5 Questions with a Retail Expert: Chris Walton from Omni Talk

May 16, 2019 by Buck Devashish

5 Questions with Retail Expert Chris Walton

Welcome to the first post in a new blog series called 5 Questions with a Retail Expert! Through interviews with experts and practitioners, this series will focus on what’s happening in the retail and commerce technology market. In each blog, we hope to peer into the crystal ball and capture insights as well as lessons learned from those on the front lines. And perhaps, we will get to know these pundits a little better.

So sit back and enjoy a conversation with our first Retail Expert: Chris Walton, CEO of Omni Talk.

For our readers who may not know you, what is your experience and background in the retail industry?

I have a 20 year career in retail. I started my career out in San Francisco with the Gap in the late 1990s, then went to business school and joined up with Target in 2005. At Target, I held a number of different roles and have a very unique background as a result. I spent a good number of years in traditional stores merchandising, running categories like seasonal bath and rugs, frozen food, and baby. I then went out to the field in Colorado to learn how to run stores. I ran my own store just south of Boulder, CO for a period of time and then I ran a district of 12 Target stores spread across Wyoming, Colorado, Nebraska, and South Dakota. Soon after, I returned to Minneapolis to become the Vice President of Home Furnishings for Target.com, later became Target’s first omnichannel merchant (i.e. the first to have P&L responsibility for stores and e-commerce at the same time) and then finished out my career as the Vice President of Target’s Store of the Future project, which was Target coming to me and saying “5 to 10 years out, why are people still come to physical stores to shop and how would you conceive of an omnichannel Target experience to answer that question?”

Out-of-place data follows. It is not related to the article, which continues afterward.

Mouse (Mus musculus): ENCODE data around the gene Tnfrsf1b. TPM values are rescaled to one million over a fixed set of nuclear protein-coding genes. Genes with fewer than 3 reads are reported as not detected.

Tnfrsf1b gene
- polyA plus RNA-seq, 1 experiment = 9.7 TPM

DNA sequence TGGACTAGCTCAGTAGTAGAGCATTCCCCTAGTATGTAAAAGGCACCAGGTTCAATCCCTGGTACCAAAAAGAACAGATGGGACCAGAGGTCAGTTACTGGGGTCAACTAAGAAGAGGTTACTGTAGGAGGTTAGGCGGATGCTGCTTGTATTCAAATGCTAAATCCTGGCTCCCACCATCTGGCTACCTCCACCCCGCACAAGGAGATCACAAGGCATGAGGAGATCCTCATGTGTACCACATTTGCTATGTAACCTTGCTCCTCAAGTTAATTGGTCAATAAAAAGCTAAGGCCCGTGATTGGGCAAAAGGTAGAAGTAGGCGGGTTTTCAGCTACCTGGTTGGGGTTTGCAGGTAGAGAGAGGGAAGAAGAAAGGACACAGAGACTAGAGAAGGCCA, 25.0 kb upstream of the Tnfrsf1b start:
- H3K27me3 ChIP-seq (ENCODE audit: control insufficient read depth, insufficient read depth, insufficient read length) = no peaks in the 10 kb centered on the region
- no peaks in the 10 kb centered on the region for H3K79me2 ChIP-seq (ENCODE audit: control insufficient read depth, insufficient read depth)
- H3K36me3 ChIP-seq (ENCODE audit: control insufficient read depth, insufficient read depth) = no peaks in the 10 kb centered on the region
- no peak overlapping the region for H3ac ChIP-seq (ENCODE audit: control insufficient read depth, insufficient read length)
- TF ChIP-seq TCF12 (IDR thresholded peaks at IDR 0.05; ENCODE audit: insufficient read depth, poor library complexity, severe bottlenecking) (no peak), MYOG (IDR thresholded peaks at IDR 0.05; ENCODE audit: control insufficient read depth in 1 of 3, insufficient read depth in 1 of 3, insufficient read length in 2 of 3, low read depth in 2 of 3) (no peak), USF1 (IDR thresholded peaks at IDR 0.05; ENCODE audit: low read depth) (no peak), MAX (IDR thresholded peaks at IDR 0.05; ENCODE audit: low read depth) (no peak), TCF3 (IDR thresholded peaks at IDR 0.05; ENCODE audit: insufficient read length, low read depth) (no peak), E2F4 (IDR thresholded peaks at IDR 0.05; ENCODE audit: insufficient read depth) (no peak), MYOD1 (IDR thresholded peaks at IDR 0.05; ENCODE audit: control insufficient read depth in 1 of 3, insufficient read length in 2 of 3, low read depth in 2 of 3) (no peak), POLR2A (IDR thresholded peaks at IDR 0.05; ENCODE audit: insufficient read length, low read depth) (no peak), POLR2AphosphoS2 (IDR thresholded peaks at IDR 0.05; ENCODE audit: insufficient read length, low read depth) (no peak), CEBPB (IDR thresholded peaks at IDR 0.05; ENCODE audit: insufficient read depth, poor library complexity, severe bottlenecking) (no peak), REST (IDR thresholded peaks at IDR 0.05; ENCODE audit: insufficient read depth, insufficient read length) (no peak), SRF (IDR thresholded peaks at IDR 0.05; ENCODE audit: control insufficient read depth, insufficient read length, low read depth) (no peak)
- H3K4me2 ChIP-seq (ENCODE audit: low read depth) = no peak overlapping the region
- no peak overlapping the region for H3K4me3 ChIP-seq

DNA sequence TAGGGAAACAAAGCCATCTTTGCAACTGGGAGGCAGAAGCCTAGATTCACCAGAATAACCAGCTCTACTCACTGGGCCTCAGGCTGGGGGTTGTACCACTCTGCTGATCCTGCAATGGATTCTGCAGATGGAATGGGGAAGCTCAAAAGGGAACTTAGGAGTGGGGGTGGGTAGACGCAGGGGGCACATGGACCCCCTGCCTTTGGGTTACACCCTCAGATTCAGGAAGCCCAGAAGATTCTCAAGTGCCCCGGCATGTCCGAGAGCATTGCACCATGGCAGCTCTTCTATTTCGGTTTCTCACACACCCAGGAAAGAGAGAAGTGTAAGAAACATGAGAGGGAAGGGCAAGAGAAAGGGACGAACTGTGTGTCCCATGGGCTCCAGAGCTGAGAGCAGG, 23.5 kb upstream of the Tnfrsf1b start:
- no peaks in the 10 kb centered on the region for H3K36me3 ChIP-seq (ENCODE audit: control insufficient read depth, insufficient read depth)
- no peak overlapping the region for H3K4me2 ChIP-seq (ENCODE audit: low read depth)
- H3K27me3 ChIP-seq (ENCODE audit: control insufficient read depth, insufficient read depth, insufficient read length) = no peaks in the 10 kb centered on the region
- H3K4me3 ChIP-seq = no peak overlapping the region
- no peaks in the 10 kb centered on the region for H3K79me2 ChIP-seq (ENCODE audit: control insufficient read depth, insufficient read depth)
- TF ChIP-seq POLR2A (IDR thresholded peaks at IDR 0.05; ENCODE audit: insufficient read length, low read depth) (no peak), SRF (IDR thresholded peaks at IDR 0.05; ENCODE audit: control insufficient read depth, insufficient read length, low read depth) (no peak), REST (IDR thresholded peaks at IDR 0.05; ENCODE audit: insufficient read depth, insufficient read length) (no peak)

I left Target in the summer of 2017, after two years leading the Store of the Future, and have decided to devote myself to the study of that question ever since. I run my own blog Omni Talk, where I write articles and produce podcasts, as well as write for Forbes and The Robin Report regularly on the future of retail.  I also am the CEO of Third Haus, a retail technology lab in Minneapolis, the idea behind which is to create a physical place for retailers, brands, and technology companies to come together and run experiments outside the mainstream of their operations but live in front of consumers to help them all answer the same question as well.

What do you see as the top trends in commerce technology?

The trends that fascinate me the most are Search, Social Commerce, and Scan-and-Go/Checkout Free Shopping:

Search – what usually blows my mind is the following statistic: 85% of all first product searches start on Amazon or Google, meaning only 15% actually start on retailer’s or brand’s websites. Stores as a means of find, seek, destroy product acquisition are dead. And, yet, search is just getting started. Search right now is all about helping us do what we explicitly tell a system to do. There is so much context in and around how we can search or even discover products both in the digital and physical worlds that is yet untapped. A great example is finding Meghan Markle’s favorite lipstick, an example I picked up from a company in the space, Narrativ. How does one search for this at a retailer? It is pretty difficult because item product data is not set up to capture this type of information. But the content is out there in the world and can be utilized to help consumers. Take this all and then imagine it too in the context of all the activity we do within a social network. It is just fascinating.

Social Commerce – which leads me to my next trend social commerce. Every 10 years or so, commerce platforms have changed digitally. Netscape in the 1990s, mobile phones and apps in the mid-2000s – so what’s next? Is it voice? Is it messaging? And, on what platform will we use these technologies? My money is on social and messaging as the next frontier or platform for commerce. The best way to think about it is on a horizontal line. A marketplace on one side and a social network on the other.  Think Amazon on the one side and Facebook on the other. It is much harder to create a social network than it is to create a marketplace – you can build those capabilities over time, but social networks are sticky. Whoever controls the line has a data advantage, knowing both what consumers implicitly and explicitly want. Which is why you have seen Facebook+Instagram go after this space hard. If they can figure out how to get people from social discovery to buy, likely through an augmentation of text-based interactions, or easy click-to-buy navigation, look out!